Even the coat of arms says it, Birmingham is forward thinking. It’s a city world renowned for it’s contribution to industry and the arts and the second largest city in the United Kingdom. It’s hard to believe that Birmingham started out life as a medium-sized market town in the medieval period. Later in the 18th century, the Midlands Enlightenment and subsequent Industrial Revolution, helped Birmingham grab the attention of the world. Birmingham became a city at the forefront of advances in science, technology and economic development, including the invention of the world’s first steam engine (which we saw and the Black Country Living Museum).
Our Global Adventure to Stratford upon Avon
Thanks to the fabulously entertaining and education BBC children’s program Horrible Histories, our children have long had an interest in William Shakespeare. A highlight of our year housesitting in England was always going to be a visit to the bard’s home town of Stratford upon Avon. However, despite an enthusiasm for visiting Stratford, and a keen interest in Shakespeare, I must admit that none of us were particularly interested in spending a lot of money to slowly shuffle through crowded houses to look at rooms done up to look as they might of in Shakespeare’s time. Call us spoiled, but after over 18 months of travel and numerous historical houses, it does become a little tiresome to be herded like sheep through rooms packed to the gills with other tourists. We needed a solution, and once again, our trusty Lonely Planet guide provided us with a great plan… Stratford Town Walk.
When we set out on Our Global Adventure, it was with a plan. We would spend 6-9 months in Ireland (to take care of the requirements for a visa into the UK) and then head on to England. When Gina said to me this time last year… “Do you want to go to France”, I was quite flabbergasted that she would even suggest such a spanner in the works of our carefully planned schedule. After all, she wasn’t even looking for housesitting opportunities at that stage.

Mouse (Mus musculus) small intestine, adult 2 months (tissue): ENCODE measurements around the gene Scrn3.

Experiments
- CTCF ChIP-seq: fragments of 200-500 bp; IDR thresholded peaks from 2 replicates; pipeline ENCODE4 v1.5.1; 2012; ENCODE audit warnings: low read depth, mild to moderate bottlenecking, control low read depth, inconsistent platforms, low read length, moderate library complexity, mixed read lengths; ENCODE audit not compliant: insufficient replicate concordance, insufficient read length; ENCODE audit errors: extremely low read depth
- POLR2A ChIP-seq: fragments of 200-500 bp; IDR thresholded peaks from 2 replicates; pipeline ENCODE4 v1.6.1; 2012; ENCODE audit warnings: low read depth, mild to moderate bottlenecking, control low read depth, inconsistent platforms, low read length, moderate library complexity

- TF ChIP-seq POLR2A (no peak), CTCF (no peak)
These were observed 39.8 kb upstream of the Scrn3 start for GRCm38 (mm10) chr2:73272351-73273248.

But as I read the advertisement on trusted housesitters, I must admit that I felt something special was being placed in front of us.
Château Chenonceau radiates feminine beauty. It’s not a foreboding stronghold built to keep out invaders. Nor is high over a town, like a warning, to keep everyone below in their place. Chenonceau is graceful, even soft on the eye, it’s built over a river at the end of tree lined path. It is all these things because throughout its 503 year history it has been a series of women who have influenced the design and fate of this Château the most.
We recently took the children for their first visit to Paris, one of our favourite cities in the world. After living in rural France for month, we decided to spend a weekend in one of the most beautiful capital cities that we have ever travelled to. Of course, we wondered before setting off, if the Paris would appeal to children as much as it does to adults, since it’s the architecture, wide boulevards, and bridges that the city is most famed for, as well as museums, churches and galleries. We wanted the kids to get a ‘feel’ for the city, to take it all in unhurried, and at their own pace. Our children’s first visit to Paris was a great success, and do you know what? We didn’t ‘do’ much at all.